Want to turn your love of the performing arts into a full-time business, like Jessie? Learn more about becoming a Stagecoach franchisee in 2023!

Jessie with Franchise Support Team members, Jayne Middleton and Ross Millington. Photo: Supplied

As the years progressed, Jessie could see her hard work at Stagecoach Wiesbaden paying off. In 2016, after the birth of her son Henri, she opened a second school in the region. Within five years, student enrolment in her schools had increased by 350 percent.

Even though she now operates two schools, with more on the way, Jessie feels that she still has the kind of work-life balance that she used to dream about as a professional performer.

“Henri and I love nothing more than packing up our converted camper van at short notice and travelling around the area with our dog for a few days.”

“We’re able to live that lifestyle because of the freedom my Stagecoach franchises allow me. I can work on administration from the road and still make sure I’m back home to teach on Friday and Saturdays.

“The Stagecoach model works so well that earlier this year, I felt comfortable enough to invest some of my income into expanding into my second region.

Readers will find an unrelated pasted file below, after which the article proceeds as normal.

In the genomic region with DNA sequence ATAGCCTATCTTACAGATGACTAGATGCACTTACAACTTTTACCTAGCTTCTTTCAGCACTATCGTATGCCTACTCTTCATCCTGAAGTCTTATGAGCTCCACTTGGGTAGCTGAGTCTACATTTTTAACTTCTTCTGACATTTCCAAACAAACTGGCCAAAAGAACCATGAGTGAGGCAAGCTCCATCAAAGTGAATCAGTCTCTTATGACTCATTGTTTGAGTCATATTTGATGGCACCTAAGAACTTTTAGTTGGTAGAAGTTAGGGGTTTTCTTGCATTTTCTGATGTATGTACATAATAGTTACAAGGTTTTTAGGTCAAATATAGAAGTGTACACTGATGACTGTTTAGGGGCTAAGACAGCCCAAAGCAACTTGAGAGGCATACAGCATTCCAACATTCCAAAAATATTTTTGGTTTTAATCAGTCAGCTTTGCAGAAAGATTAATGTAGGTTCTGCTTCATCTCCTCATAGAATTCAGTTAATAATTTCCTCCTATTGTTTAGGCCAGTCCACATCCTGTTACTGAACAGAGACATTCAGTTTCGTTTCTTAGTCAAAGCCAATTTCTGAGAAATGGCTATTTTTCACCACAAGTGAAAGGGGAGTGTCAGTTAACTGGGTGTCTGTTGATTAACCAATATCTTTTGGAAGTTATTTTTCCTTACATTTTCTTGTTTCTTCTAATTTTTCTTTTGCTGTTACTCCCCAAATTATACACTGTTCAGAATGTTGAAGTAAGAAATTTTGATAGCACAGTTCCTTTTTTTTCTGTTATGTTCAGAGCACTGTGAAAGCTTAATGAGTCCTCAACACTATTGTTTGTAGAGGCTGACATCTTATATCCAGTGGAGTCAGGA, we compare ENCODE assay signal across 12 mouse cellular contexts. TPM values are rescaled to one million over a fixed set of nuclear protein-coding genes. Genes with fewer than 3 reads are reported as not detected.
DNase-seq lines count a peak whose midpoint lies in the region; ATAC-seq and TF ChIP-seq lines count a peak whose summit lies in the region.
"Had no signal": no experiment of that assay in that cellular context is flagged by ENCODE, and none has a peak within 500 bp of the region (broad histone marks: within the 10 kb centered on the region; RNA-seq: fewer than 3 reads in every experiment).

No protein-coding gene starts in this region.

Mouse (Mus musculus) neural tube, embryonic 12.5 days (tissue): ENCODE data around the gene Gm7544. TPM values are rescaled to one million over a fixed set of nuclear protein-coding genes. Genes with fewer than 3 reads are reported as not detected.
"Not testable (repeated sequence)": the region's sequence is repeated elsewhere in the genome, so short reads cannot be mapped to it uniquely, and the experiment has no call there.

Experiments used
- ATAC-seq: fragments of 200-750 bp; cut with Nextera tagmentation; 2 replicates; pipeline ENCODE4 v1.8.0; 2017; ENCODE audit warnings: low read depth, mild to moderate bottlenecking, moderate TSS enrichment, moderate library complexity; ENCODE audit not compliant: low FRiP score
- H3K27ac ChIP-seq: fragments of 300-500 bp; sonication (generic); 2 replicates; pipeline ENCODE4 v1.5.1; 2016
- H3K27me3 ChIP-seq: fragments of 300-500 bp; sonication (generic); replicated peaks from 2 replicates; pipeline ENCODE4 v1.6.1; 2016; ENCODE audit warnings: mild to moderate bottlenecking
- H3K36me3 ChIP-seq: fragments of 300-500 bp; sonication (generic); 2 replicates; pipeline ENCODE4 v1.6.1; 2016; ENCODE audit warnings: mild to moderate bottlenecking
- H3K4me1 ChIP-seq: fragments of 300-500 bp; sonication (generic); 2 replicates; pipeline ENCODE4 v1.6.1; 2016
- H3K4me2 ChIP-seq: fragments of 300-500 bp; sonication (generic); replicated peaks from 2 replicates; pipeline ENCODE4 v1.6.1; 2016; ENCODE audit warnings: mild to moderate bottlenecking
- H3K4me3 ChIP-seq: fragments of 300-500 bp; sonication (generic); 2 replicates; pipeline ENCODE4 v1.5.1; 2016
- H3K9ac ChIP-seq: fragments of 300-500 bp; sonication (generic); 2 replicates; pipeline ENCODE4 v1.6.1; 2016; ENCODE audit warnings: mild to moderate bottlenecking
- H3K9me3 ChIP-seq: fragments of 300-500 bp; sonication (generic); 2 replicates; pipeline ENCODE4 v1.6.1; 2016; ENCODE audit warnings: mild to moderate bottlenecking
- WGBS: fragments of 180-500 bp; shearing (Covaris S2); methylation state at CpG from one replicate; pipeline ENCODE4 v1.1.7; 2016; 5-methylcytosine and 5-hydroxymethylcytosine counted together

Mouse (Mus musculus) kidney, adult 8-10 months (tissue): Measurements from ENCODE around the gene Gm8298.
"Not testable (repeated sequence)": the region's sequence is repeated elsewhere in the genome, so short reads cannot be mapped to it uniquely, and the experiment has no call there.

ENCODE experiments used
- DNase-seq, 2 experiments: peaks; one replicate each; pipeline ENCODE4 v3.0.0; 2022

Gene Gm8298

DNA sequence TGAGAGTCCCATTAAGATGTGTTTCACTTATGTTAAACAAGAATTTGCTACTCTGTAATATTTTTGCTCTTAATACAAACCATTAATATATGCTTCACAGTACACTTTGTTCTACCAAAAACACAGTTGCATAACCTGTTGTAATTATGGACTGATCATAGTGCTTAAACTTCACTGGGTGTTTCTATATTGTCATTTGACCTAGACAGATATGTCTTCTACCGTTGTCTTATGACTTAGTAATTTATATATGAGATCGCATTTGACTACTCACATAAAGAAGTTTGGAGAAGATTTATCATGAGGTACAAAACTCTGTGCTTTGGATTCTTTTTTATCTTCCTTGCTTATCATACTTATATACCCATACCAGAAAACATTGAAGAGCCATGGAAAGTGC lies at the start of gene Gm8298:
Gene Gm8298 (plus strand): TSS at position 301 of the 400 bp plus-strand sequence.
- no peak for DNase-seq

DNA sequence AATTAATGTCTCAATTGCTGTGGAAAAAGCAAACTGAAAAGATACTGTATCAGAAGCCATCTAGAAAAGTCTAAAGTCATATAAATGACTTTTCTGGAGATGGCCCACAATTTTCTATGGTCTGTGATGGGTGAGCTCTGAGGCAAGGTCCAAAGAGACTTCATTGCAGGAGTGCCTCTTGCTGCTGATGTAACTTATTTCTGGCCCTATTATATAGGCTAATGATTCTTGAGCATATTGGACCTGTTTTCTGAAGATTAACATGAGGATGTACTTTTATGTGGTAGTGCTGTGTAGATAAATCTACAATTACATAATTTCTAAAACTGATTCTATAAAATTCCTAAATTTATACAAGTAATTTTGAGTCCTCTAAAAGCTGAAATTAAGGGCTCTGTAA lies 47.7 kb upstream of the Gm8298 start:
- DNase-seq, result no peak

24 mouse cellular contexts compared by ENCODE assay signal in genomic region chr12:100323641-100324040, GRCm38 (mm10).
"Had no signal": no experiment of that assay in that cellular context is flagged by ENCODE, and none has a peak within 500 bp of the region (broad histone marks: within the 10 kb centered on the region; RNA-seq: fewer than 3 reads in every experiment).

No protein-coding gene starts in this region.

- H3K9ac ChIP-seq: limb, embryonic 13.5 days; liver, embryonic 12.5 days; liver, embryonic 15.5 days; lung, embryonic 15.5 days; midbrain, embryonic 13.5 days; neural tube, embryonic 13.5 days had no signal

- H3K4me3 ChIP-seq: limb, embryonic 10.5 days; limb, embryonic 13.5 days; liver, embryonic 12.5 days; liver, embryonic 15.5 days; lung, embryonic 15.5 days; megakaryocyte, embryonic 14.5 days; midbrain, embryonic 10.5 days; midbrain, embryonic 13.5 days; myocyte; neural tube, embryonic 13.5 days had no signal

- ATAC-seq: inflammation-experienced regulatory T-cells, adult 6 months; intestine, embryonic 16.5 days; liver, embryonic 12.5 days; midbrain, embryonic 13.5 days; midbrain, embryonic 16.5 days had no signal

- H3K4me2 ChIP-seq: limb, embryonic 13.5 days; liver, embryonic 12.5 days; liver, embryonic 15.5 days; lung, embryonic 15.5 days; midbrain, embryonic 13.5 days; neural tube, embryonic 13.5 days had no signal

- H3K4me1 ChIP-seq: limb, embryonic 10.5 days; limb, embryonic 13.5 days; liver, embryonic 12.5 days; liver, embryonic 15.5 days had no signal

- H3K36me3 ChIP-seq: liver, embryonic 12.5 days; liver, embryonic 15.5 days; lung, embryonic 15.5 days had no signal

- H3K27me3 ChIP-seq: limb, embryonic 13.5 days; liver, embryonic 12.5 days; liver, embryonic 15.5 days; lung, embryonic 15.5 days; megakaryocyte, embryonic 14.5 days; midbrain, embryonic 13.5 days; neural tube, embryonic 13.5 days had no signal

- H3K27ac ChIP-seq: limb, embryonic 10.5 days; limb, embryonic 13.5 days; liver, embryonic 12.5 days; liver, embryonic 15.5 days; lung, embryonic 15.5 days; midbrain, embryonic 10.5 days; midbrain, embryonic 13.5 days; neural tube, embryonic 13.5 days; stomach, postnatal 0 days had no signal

“Launching another school in the town of Hanau means I can offer classes to even more students and set a real example for Henri too.”

Watch: Learn more about Stagecoach’s mission from the school’s Principals, including Jessie

In the Spotlight 

Whilst the Stagecoach Performing Arts Head Office is in the UK, the Support Team regularly visit franchisees. These regional meetings, known as ‘In the Spotlight’, are designed to allow franchisees to come together and share their knowledge, celebrate their success, network amongst their peers and collaborate.

Following the latest meeting for the German franchisees, Jessie hosted Stagecoach’s senior management team at her Hanau school, where the talents of her students were showcased, to great acclaim.

“I am so proud that I can offer them fantastic performance experiences, like taking part in showcase events.

“It’s not just for my school — we have events which see Stagecoach children from all over Germany taking part in professional performances, including Disneyland Paris.

“I wish I’d had access to something like that when I was younger.”

Performing opportunities aside, it is the everyday business of introducing children to acting, dancing, and singing that gives Jessie the most fulfilment.

“When my students leave happy after a class, that is just as great as the applause I used to get when I was on stage. 

“The next generation has an opportunity to play on the stage of life.”

Wherever life takes them, the ‘Creative Courage for Life’ that Stagecoach and Jessie have given them will serve them well. 

Stagecoach is expanding not only in Germany, but Canada and Australia too. Start 2023 with your own Stagecoach franchise, helping kids learn to love performing!

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Six golden rules for creating the ideal German cover letter and résumé